I am intimately familiar with the concept of losing one’s balance. I once fell 10 feet off a wall onto a concrete driveway (emergency room for stitches to my head); I fell on our stairs (emergency room for broken foot) and over the second floor bannister to the first floor 15 feet below (the mother of all falls–I spent three days in intensive care with a “traumatic brain injury”.) In other words, I am an expert faller.
When we’re in our 20’s or 30’s, we don’t even think about staying upright. But recent studies show that our balance declines as we age, which is why one in three people age 65 and older fall each year, and more than 20,000 of them die. Just want to add here: I’m not 65.
Our sense of balance is determined by a complex combination of factors — our muscle strength, our inner ears and something called our proprioceptive system — specialized receptors that relay information to our brains to help us position ourselves. These receptors dull as we age.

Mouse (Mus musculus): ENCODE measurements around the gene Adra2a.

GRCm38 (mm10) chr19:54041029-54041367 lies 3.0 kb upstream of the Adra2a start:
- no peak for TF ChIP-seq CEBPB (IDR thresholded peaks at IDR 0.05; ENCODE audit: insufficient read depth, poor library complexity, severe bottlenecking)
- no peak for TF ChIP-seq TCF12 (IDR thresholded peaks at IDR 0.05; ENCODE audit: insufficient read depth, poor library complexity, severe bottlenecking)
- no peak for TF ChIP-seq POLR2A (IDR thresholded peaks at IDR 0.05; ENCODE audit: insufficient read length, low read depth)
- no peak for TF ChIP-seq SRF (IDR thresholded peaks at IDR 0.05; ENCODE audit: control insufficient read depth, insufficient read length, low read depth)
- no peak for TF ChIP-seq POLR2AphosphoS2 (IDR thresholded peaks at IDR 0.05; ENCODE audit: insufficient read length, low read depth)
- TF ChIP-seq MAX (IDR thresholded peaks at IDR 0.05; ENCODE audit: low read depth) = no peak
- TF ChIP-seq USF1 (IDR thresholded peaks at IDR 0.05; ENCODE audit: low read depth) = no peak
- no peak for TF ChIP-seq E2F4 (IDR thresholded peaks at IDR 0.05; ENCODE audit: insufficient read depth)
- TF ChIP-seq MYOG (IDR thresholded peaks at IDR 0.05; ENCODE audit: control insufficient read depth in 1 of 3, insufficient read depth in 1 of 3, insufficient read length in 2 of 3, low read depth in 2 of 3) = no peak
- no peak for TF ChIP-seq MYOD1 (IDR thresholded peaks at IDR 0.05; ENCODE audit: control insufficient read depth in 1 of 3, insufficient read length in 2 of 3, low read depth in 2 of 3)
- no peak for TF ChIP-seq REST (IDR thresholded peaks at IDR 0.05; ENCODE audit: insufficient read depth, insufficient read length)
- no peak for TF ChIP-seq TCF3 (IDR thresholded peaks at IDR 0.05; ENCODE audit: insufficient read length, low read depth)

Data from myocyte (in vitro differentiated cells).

My mother had Parkinson’s Disease and I remember her neurologist admonishing her to “use it or lose it,” meaning that if she didn’t move more, she’d fall more. The same is true for the rest of us no matter how old we are– the more we challenge our muscles to keep us upright, the better off we are in the long run.
Balance exercises are different from cardiovascular workouts. Here’s a common one that you can do while you brush your teeth: stand on one foot (or paw) for 10 seconds; do this ten times and then switch to the other foot.
When it comes to falls, do as I say, not as I do.